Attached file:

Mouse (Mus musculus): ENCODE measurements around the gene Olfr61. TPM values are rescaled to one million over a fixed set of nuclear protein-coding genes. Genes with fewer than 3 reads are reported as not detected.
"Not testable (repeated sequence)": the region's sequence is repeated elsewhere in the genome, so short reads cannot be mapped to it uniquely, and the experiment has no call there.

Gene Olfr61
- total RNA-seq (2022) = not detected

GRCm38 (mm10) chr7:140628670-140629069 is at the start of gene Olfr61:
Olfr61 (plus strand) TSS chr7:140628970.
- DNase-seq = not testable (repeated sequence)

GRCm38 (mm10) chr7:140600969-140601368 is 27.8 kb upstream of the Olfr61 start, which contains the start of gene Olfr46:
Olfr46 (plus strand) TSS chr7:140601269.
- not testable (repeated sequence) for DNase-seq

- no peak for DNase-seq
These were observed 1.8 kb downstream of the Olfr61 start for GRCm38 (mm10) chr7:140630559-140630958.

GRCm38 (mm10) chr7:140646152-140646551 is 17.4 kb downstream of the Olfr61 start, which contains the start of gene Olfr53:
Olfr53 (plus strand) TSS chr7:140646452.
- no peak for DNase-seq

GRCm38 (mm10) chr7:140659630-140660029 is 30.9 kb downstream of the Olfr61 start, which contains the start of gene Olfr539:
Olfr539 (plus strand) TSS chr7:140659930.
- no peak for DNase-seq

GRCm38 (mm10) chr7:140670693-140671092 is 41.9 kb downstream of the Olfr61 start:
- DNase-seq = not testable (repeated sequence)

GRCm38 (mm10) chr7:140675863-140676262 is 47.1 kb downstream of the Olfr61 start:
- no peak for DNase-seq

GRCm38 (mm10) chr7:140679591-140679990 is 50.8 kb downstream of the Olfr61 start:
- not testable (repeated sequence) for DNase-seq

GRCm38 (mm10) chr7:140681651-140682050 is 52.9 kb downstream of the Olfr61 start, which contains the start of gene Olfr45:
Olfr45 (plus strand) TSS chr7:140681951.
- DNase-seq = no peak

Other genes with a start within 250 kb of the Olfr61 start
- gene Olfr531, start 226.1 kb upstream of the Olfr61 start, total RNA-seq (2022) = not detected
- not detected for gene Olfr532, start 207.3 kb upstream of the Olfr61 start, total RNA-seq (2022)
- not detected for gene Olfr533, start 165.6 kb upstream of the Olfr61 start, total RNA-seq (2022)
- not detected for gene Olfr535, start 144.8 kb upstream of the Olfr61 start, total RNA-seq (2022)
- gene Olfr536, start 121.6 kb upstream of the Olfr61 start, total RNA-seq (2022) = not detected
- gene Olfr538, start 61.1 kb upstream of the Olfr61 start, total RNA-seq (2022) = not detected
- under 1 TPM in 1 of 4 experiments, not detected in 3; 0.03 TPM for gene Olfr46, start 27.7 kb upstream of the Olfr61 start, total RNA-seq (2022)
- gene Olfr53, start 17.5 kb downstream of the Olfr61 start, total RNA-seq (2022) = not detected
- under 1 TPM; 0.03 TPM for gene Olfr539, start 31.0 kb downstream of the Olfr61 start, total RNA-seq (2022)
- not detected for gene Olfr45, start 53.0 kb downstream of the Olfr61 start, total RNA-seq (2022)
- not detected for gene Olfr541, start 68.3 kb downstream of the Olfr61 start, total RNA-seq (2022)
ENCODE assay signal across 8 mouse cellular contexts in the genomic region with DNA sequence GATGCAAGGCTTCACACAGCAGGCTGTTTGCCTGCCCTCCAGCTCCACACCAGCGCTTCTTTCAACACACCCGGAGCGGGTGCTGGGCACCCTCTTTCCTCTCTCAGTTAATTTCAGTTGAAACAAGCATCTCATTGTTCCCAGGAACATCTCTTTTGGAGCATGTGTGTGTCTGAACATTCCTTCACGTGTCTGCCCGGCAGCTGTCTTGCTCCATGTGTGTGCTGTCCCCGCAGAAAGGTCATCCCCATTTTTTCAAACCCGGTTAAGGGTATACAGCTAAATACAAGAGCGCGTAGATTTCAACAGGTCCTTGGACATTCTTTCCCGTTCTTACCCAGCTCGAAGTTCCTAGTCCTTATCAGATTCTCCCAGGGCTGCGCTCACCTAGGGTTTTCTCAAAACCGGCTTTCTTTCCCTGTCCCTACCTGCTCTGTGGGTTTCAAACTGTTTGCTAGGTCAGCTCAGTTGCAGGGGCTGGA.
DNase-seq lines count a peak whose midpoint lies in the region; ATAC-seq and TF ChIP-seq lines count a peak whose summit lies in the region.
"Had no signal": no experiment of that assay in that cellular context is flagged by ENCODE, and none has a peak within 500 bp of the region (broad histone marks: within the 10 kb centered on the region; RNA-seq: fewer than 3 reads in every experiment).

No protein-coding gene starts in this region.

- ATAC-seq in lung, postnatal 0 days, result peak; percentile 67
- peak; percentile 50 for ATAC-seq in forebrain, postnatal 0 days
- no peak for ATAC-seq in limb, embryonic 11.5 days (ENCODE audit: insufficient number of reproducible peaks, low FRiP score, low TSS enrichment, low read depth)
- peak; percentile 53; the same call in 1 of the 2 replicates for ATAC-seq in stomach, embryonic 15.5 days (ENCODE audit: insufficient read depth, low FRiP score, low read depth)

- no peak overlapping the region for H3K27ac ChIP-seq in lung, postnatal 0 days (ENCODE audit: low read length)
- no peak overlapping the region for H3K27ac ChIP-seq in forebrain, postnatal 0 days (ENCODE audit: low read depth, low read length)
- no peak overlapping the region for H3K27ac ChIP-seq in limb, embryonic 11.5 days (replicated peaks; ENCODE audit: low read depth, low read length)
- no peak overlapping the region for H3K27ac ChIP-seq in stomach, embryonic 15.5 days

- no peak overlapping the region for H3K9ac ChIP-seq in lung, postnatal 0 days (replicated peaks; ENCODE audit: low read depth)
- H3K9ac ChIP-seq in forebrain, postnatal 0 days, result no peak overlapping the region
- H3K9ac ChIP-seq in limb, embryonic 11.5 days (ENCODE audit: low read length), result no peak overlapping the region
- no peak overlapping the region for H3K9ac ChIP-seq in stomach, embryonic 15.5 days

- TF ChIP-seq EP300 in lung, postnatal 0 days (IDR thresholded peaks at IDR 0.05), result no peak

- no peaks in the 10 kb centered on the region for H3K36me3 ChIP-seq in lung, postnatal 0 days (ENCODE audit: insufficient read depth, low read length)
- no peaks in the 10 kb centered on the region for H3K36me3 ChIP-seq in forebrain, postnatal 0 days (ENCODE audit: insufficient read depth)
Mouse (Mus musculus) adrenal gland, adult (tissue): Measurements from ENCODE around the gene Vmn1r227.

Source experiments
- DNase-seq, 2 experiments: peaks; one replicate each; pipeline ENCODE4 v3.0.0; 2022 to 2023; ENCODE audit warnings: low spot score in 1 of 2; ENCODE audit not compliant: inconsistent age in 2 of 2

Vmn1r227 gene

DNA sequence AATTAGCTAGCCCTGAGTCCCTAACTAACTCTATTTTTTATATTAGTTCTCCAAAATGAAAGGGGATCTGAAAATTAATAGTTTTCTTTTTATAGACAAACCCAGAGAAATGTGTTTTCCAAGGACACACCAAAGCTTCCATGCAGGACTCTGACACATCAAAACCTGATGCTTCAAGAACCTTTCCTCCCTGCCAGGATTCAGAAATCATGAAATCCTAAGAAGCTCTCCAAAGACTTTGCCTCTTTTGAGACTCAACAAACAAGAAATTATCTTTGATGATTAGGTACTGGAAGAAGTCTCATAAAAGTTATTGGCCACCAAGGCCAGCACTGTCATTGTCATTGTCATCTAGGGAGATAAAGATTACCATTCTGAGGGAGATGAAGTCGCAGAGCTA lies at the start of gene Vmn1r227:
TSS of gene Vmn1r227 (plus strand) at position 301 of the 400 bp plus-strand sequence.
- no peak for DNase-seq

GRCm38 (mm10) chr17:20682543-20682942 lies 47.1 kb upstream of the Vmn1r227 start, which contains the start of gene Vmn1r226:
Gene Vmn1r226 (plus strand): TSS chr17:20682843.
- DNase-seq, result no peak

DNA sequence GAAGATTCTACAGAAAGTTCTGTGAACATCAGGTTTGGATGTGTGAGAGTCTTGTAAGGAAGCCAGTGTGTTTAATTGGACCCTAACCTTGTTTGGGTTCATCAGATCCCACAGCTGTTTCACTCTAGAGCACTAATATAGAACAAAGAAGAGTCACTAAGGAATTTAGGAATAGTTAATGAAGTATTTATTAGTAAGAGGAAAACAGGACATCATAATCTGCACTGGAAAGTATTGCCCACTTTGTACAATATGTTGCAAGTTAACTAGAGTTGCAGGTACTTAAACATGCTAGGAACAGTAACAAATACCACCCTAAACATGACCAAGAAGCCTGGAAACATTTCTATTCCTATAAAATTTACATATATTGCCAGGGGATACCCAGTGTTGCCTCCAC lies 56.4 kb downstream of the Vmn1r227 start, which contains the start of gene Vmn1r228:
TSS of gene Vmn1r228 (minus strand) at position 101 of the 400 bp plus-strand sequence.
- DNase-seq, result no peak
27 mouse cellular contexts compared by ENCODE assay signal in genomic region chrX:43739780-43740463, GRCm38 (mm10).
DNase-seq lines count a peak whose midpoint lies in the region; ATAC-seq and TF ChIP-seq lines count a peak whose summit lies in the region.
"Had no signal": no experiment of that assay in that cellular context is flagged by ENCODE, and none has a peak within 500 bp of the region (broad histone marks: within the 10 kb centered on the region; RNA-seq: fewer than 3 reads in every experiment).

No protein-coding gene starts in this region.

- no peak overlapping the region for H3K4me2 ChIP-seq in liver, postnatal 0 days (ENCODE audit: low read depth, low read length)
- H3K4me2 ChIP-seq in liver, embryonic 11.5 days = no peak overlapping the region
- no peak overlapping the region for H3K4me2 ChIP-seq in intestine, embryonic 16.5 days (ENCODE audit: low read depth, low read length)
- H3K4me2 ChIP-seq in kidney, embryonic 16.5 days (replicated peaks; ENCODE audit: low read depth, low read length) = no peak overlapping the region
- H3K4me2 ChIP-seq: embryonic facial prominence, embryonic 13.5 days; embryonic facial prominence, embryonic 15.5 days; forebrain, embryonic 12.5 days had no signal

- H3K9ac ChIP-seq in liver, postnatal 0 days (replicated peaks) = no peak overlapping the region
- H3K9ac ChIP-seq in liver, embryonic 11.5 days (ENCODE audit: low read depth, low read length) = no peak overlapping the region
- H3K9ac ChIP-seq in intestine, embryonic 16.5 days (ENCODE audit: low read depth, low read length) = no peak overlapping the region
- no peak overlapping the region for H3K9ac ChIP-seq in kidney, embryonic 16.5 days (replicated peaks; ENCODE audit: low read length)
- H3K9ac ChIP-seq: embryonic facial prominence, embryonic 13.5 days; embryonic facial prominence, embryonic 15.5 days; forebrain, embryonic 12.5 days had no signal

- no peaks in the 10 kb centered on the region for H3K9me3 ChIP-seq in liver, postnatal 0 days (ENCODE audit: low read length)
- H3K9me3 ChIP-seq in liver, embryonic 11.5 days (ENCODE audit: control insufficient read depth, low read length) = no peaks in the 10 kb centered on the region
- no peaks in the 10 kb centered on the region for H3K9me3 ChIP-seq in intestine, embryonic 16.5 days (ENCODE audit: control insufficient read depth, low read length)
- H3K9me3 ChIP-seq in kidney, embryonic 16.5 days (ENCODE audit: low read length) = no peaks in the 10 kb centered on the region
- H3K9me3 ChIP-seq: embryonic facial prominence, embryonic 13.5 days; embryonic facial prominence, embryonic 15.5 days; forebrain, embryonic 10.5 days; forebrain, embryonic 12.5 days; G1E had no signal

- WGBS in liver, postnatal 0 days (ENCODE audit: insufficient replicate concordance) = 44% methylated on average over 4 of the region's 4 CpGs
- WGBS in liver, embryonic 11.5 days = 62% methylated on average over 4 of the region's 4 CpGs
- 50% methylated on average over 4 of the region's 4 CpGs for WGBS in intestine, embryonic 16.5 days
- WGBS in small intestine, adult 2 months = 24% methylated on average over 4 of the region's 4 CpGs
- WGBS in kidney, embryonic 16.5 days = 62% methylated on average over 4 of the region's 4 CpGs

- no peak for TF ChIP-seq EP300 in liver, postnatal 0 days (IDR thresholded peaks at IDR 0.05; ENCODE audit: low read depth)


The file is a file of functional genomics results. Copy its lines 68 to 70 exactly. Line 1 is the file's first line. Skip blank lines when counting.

- DNase-seq, result no peak

DNA sequence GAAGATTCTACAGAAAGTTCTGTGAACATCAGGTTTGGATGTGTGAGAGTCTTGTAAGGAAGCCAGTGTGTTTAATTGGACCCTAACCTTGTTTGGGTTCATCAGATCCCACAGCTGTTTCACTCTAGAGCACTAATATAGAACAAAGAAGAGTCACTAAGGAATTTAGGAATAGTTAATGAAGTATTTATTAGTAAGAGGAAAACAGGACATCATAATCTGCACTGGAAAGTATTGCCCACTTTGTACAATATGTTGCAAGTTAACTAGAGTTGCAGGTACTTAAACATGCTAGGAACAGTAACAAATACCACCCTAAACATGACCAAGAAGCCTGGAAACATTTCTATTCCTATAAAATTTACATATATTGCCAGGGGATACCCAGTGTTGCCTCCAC lies 56.4 kb downstream of the Vmn1r227 start, which contains the start of gene Vmn1r228:
TSS of gene Vmn1r228 (minus strand) at position 101 of the 400 bp plus-strand sequence.